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Iowa: No Punitive Damages for State Civil Rights Claims

By Susan R. Heylman  8/5/2013
 

Under the Iowa Civil Rights Act (ICRA), damages for an injury caused by a discriminatory or unfair practice may include actual damages, court costs and reasonable attorney fees. In a sexual harassment case, the Iowa Supreme Court ruled that this ICRA provision does not permit an award of punitive damages. 

The case was brought by three female employees who alleged that a male supervisor and a male employee repeatedly made vulgar and harassing comments to them, including demeaning name-calling, and sexually explicit and offensive discussion about the supervisor’s sexual relationships. In their lawsuits, the employees brought claims for sexual harassment, sex discrimination, and retaliation under the ICRA and asked for punitive damages. The district court granted the employer’s motion to strike the claim for punitive damages, and the employees appealed.

The high court reviewed that it had—in a series of cases decided since 1986—clearly and repeatedly concluded that the legislative scheme of the ICRA did not implicitly permit recovery of an award of punitive damages. Because the statute did not expressly state that punitive damages are an available remedy under the act, they cannot be awarded, the court reiterated.

Turning to the issue of legislative intent, the court also noted that, although the U.S. Congress had amended Title VII of the Civil Rights Act in 1991 to provide for punitive damages, as had some states under their state civil rights statutes, the Iowa legislature had not.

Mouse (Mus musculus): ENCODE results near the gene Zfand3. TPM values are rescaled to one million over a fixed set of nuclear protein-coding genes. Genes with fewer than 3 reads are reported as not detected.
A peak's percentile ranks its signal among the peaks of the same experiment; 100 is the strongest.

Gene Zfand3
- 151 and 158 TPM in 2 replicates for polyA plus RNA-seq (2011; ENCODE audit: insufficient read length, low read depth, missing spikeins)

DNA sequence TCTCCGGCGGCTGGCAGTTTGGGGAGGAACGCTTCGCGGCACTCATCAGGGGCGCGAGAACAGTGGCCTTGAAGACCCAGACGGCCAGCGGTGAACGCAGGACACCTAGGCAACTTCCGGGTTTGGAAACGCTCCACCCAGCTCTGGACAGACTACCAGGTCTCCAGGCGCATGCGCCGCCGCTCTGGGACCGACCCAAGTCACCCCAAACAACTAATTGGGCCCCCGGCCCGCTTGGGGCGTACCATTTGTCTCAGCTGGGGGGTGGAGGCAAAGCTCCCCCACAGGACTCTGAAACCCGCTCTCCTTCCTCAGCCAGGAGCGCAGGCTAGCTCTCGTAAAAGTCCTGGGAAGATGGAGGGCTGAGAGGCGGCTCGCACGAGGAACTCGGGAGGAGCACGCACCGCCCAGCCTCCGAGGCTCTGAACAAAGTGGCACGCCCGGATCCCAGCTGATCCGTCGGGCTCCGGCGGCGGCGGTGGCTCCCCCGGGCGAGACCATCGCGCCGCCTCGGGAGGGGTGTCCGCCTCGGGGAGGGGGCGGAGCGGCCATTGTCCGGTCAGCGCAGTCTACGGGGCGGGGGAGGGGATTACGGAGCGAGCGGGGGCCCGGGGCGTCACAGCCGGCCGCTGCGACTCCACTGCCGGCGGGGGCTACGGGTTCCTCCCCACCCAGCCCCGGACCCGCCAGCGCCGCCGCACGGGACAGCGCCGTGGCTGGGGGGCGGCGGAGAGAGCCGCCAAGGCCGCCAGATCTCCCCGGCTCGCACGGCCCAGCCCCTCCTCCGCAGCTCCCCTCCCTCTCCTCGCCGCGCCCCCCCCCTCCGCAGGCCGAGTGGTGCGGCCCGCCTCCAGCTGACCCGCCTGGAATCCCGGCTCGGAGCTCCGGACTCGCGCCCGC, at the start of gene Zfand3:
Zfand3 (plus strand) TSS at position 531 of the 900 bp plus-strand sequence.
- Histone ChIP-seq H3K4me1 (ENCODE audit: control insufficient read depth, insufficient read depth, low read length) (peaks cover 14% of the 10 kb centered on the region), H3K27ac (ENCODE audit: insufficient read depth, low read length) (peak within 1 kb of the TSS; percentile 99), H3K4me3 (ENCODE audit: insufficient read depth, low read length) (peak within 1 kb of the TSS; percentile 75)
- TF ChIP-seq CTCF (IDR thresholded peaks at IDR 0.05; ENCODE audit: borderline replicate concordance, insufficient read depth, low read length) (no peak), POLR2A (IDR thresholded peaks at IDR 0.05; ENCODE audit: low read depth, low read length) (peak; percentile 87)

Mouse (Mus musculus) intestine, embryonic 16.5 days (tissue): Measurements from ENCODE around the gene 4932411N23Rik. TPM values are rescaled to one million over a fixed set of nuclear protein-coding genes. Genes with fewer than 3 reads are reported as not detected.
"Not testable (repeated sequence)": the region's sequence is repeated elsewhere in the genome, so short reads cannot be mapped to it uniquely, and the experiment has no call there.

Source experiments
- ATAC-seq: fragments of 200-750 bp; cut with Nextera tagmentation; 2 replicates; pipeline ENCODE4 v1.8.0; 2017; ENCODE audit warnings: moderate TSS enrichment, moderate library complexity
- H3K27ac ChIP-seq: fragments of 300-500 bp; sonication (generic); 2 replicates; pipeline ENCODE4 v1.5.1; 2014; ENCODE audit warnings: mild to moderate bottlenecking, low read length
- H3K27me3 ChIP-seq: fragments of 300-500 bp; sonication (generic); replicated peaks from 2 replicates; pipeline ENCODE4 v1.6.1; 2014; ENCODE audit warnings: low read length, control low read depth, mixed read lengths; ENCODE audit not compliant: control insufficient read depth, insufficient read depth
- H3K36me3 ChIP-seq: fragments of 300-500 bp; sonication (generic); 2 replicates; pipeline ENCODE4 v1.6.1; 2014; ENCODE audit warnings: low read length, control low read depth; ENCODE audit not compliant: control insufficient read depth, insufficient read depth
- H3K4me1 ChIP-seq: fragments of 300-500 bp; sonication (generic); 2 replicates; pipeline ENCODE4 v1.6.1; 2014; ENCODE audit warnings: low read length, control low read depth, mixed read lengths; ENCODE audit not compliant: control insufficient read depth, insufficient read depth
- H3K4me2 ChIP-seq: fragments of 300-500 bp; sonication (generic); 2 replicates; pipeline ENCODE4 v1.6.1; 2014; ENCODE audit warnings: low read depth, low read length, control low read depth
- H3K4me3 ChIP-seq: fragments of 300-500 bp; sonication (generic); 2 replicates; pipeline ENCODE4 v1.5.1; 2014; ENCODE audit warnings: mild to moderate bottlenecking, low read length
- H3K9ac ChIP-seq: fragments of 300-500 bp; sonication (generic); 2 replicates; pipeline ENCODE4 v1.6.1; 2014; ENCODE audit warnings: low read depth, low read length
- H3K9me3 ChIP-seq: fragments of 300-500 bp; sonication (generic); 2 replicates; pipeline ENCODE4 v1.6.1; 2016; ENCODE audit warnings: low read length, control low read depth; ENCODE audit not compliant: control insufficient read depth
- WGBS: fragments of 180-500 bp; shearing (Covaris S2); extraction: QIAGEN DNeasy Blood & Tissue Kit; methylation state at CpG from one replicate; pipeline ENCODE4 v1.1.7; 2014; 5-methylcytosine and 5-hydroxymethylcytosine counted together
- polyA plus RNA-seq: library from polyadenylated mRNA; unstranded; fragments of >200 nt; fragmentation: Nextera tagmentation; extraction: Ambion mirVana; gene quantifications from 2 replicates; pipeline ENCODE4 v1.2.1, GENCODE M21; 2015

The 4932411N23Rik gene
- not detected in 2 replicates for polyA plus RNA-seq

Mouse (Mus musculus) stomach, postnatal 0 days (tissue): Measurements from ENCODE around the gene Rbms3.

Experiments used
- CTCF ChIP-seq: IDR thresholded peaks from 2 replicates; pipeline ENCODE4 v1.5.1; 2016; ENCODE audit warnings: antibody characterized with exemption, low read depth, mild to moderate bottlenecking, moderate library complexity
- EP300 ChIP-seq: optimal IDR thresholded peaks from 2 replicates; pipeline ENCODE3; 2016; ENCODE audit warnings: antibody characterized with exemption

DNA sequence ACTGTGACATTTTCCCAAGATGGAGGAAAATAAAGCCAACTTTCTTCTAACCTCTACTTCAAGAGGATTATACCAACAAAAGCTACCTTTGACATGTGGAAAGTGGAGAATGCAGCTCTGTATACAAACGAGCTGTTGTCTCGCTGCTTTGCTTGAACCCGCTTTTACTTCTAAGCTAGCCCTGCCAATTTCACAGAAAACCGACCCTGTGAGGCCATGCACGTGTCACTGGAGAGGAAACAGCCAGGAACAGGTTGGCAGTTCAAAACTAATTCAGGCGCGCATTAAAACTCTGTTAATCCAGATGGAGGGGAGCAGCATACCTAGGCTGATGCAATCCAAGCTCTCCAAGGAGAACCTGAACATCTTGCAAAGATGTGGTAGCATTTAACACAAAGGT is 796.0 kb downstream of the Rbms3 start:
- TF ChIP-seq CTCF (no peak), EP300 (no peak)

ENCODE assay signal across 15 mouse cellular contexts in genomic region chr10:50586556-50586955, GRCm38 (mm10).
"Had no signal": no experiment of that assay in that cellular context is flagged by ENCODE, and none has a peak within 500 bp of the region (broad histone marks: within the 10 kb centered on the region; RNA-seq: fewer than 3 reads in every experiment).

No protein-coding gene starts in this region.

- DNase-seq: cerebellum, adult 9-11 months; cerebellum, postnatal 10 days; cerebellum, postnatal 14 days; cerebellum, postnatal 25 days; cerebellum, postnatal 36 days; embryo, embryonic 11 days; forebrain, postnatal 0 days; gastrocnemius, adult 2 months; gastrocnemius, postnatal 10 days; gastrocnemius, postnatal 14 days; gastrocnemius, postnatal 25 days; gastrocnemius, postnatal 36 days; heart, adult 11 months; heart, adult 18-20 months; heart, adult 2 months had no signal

“No significant legislative changes have been made since our first pronouncement in 1986 that would even hint at a shift in legislative intent since that time,” the court said. The issue of punitive damages in civil rights claims had been a topic of national conversation, the court said, “making it very likely that our legislature would have taken action to alter our interpretation if it disapproved.”

Additionally, the court pointed out that the issue involved strong public policy considerations—such as the adverse consequences for employers versus the deterrent effect on employment discrimination—making it an issue particularly appropriate for legislative consideration.

The court affirmed the district court’s ruling and remanded the case for further proceedings.

Ackelson v. Manley Toy Direct L.L.C., Iowa, No. 12-0442 (June 21, 2013).

Susan R. Heylman, J.D., is a freelance legal writer and editor based in the Washington, D.C., area.

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